We have always referred to this manuscript (St Andrews ms32(o)) as the ‘book of wonders’ and indeed wondered what it was all about as it is lavishly and confusingly illustrated, packed with mysterious monsters and people doing strange things, but as it is written in Persian we could never be certain what it was all about. Now I have had the help of an Iranian student, Fatemeh Salimi, to try to make sense of it. While an Islamic art historian could tell a lot more about the images that I can, the illustrations are so fabulous that they are worth reproducing here even if I haven’t got their interpretation quite right.
The manuscript is actually incomplete parts of 2 works, bound together, the first being an abbreviated section of Haiyat al-Haiyawan حَياة الْحَيوان الكُبرى or Lives of the Animals, by Muhammad Ibn Musa Kamal Ad-din Al-Damiri (1341-1405). It is a compilation of works by many authors on the 931 animals mentioned in the Qur’an, including folklore, proverbs, lawfulness of hunting and eating, medical uses and meaning of names, the interpretation of dreams about each animal, and often a quirky miniature painting of one or many of the creatures in question. Some are recognisable, such as the foxes, cats, dogs, rabbits and goats; advice on pigeon keeping (doocot); the circle of elephants depicts the attack on Mecca by Abraha, king of Yemen, around 570, who brought his war elephants intending to destroy the Kaaba. The hoopoe, or huh-hud in Persian, introduced King Solomon to the Queen of Sheba and represents virtue. The snake wrapped around the world was evicted from paradise and can never be trusted.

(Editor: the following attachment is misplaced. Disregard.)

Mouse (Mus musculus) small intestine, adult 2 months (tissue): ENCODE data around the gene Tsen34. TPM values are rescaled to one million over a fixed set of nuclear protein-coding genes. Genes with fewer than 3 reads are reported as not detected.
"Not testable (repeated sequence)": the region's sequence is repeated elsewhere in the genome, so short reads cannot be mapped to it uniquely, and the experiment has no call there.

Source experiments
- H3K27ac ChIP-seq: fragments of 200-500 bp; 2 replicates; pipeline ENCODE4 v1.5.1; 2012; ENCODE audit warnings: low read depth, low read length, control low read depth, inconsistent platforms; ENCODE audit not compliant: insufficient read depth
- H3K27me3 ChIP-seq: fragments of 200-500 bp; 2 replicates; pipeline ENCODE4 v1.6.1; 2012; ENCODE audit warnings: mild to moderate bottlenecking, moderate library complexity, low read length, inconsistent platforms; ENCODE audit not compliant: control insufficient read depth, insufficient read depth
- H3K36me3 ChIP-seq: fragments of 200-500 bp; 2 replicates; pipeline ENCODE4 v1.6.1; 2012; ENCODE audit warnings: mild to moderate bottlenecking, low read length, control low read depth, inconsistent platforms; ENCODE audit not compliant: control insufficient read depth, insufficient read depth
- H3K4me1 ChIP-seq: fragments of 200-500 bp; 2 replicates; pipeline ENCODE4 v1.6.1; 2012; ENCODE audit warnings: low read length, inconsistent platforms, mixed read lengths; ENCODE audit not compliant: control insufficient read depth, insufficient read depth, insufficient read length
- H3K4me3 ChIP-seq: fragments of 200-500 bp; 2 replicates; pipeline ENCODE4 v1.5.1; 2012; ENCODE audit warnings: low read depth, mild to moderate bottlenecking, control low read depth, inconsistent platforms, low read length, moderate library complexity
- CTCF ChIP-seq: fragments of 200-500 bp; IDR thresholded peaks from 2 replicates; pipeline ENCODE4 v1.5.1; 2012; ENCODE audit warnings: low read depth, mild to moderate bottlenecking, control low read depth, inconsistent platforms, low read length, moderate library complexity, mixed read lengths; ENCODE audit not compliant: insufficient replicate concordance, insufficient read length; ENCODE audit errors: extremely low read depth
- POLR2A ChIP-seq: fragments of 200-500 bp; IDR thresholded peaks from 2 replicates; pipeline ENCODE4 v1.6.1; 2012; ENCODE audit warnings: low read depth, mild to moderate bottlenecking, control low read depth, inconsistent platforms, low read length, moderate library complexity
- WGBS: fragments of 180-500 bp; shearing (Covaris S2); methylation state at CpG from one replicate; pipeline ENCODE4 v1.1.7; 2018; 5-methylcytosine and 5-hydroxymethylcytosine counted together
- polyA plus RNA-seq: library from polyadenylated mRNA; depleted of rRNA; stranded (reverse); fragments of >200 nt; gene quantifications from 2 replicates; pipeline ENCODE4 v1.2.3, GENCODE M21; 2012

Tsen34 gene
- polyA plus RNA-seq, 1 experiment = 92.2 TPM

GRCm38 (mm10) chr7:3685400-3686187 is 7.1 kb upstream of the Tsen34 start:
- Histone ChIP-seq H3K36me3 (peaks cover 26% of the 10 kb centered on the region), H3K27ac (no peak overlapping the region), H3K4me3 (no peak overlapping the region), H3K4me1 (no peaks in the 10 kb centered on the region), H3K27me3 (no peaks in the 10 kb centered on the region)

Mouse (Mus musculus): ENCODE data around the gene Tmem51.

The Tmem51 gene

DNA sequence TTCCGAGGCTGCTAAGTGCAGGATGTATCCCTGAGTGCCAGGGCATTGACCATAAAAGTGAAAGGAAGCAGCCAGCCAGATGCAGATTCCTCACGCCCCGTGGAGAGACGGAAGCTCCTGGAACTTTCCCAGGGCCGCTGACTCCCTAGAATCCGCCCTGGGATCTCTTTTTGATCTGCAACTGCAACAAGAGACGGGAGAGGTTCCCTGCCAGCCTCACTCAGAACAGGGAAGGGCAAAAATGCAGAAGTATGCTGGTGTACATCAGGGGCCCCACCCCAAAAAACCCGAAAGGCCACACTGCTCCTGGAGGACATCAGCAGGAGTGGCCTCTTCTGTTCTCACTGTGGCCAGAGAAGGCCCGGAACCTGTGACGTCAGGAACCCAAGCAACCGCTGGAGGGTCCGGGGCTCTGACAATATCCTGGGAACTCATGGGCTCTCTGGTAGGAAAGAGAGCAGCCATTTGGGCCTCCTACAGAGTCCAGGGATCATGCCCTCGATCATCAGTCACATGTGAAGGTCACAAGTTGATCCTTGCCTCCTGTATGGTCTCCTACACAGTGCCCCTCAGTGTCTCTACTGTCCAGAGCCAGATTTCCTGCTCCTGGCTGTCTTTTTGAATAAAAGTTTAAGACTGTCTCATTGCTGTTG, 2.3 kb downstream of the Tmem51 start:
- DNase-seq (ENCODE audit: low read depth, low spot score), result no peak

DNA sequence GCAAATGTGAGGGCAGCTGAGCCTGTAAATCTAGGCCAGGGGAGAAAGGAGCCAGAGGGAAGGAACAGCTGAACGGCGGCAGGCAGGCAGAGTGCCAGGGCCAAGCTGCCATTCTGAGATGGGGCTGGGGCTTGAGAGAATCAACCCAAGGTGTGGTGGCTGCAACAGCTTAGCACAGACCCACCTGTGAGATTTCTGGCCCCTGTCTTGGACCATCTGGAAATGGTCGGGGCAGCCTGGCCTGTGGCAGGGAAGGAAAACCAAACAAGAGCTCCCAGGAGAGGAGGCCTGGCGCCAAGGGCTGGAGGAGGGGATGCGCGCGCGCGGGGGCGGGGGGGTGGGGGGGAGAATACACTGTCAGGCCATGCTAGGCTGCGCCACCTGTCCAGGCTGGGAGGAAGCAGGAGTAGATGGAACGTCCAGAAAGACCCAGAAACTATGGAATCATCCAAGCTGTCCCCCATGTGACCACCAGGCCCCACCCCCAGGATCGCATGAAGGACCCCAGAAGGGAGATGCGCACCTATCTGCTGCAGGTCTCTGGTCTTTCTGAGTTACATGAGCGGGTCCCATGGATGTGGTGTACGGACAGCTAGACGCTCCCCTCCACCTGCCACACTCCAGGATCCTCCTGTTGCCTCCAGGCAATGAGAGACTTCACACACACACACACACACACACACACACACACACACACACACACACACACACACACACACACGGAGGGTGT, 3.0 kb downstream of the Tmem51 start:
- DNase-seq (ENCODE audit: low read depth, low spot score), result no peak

Others are clearly imaginary or exist only in Muslim tradition, such as al-burāq, the famous mount with human face, horse’s mane, peacock tail and camel’s feet on which Muhammad ascended to heaven; the simurgh, a mythical bird with the head of a dog and lion’s claws; and the jinns with wings or with elephant, cat and rabbit heads.
The second part of the manuscript consists of extravagantly illustrated extracts from the ‘Wonders of the Seven Seas’ section of ‘Aja’ib al-makhluqat wa-ghara’ib al-mawjudat (Marvels of Things Created and Miraculous Aspects of Things Existing) by Abu Yahya Zakariya ibn Muhammad ibn Mahmud-al-Qazwini (ca. 1203-1283 CE), known as al-Qazwini. This cosmography was originally written in Arabic but often translated into Persian and Turkish and numerous manuscripts survive. The complete work deals with the heavenly sphere, combining astrology with astomony; then the earthly sphere and the 4 elements that make it up. Here we have only the section on wonders of the seas and seashores, showing the diverse and exotic inhabitants of many islands throughout the China and Indian seas. Island may also refer to a geographical region or feature rather than actually meaning island. Many of the seas and islands feature mythical giant birds, dragons, and curious hybrid creatures, fish with heads of owls or hedgehogs, a fish-rabbit and various animals with human heads. The animal-headed creatures are probably jinns or demons who lived in remote places such as islands, mountains and sea shores. There are kings, palaces, shrines, ships and beautiful women in the king’s harem on some islands, or available to buy on others. Other islands feature merchants, artisans, and bearded natives. One real named island is Cyprus – others may be real or imaginary.
Both works are compendia of what was known at the time, drawn from Greek, Roman and Islamic scholarship, with little original research by the compilers, but were very popular and helped to transmit the received wisdom of the times to later Islamic and Western academics.
Although the manuscript is in Persian, it was created and illustrated in India, probably in the 18th century – it bears no date or names of the copyist or artist. The style of illustrations and design of the 2 manuscripts are very similar and so probably came from the same artist’s workshop – perhaps the artist died or was not paid for any more work and the manuscripts were sold off as unfinished and incomplete. The texts may have been selected to bring to a Western audience, accounting for their partial nature, but not for their unfinished state. Whatever the reason for the volume being created, its wonderful drawings and paintings repay detailed study.
See another version of the Wonders of Creation by al-Qazwini here: